My first indication that I wouldn’t be on a particularly crowded flight was the seat map. On most low-cost economy fares, Emirates doesn’t allow you to select your seats for free until 48 hours ahead of departure, which is incredibly annoying. But in this case, it wasn’t a big deal because 1) we were booking only four days in advance, and; 2) the plane was practically empty.
I picked a seat in a row that had all 10 seats wide open. Because if I had the option, I didn’t want someone crowding me in my row, even from the opposite side of the cabin.
While I was able to complete my check-in via my iPhone, the Emirates app directed me to see the airport agent in order to get a boarding pass. I assume this was so they could inspect my passport and make sure all my documents were in order before the international trip.
Fortunately, when I got to JFK around 7:30pm, there was no line at all at the Emirates desk, and I was able to get a boarding pass in about 90 seconds. The only bad news was that the agent insisted I check my carry-on suitcase because I also had a backpack. On most airlines, a backpack would be considered a personal item and not count as your main carry-on, but Emirates can be very strict about this. The airline also has a 7kg (~15 pounds) weight limit for carry-ons, and others report it can be prickly about that limit as well, so be forewarned.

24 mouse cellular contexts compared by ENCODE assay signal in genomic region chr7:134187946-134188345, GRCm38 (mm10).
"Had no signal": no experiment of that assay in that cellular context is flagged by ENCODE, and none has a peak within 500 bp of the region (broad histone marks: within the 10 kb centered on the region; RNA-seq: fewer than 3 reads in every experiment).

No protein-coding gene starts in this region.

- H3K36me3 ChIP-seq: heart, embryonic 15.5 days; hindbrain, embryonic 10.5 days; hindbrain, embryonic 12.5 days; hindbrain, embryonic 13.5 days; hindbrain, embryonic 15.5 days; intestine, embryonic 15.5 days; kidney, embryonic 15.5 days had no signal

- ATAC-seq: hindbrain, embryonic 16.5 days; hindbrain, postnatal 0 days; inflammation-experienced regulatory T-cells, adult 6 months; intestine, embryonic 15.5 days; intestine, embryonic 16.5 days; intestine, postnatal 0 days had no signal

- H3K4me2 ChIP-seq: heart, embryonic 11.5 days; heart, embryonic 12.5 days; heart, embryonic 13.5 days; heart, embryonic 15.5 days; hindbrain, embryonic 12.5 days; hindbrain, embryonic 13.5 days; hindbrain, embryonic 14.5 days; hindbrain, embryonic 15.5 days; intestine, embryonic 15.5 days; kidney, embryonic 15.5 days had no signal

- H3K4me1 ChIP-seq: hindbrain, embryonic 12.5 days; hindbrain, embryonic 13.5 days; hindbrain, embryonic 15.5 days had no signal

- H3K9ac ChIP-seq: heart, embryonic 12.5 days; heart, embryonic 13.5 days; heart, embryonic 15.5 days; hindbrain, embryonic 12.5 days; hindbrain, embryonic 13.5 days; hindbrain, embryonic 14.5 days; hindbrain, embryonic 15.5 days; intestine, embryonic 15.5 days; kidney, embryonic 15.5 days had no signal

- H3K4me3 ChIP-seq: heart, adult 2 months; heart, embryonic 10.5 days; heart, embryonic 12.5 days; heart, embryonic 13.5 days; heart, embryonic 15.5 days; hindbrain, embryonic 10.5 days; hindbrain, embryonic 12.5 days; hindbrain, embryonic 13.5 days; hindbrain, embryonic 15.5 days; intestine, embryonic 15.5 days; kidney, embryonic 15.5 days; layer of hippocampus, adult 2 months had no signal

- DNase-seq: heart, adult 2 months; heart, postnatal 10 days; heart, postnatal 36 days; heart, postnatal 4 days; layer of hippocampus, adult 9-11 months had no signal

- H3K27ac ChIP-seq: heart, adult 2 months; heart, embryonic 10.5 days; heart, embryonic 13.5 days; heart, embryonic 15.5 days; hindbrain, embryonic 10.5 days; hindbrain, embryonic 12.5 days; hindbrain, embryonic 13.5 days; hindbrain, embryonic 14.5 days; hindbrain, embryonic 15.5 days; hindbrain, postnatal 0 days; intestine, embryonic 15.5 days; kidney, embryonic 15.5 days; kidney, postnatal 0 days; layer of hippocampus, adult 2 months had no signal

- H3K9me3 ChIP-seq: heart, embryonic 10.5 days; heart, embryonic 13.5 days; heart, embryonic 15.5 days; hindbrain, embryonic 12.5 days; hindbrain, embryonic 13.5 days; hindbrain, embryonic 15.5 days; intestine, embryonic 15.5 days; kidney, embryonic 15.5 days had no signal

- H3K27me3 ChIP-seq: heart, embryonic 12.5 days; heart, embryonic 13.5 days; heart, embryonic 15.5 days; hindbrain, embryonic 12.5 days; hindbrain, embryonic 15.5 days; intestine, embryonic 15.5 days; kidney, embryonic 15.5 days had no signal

As an economy passenger, I didn’t have any access to Emirates’ lounge at JFK, but even if I did, it’s currently closed for renovations anyway. Instead, I wanted to see if I could buy a day pass into the Etihad lounge, and more specifically into the Residence VIP room at that lounge, which Etihad just started offering for sale for just $40 for the stay. That would be on top of paying $75 to buy access to the lounge itself.
However, the Etihad agent informed me that I could only purchase access to the lounge if I was flying on Etihad. Booooo. Time to pull my Priority Pass card out of my wallet and head to the Wingtips Lounge.
The Wingtips Lounge is a third-party lounge utilized by several airlines — it can be found after you clear security at JFK Terminal 4 by immediately turning right instead of going downstairs to the gates level. It’s also the only Priority Pass lounge at Terminal 4. It’s certainly not an exciting lounge — far from the luxury of the Etihad lounge — but it’s got some snacks and cold food to sample, which was replenished on a regular basis while I was there.
You’ll also find breakfast-style foods, such as cereal and a small selection of breads and pastries.
You’re not going to find an enormous well-stocked bar at this lounge, but you’ll have access to the basics when it comes to beer, wine and spirits, all of which are complimentary to lounge guests.
The lounge was roughly half full so there were plenty of seats to choose from. I mixed myself a gin and tonic, found a seat with access to a power outlet and did some work while I awaited my boarding time.
Boarding and Cabin
Boarding was scheduled for 9:20pm, which was a full 60 minutes ahead of our 10:20pm planned departure. Since the A380 can hold up to 399 economy passengers in the long-haul configuration Emirates employs on this route, it was logical to conclude that boarding could take a while. So I left the lounge a little after 9pm and headed down to gate A7, where our A380 was readying for our flight to Milan.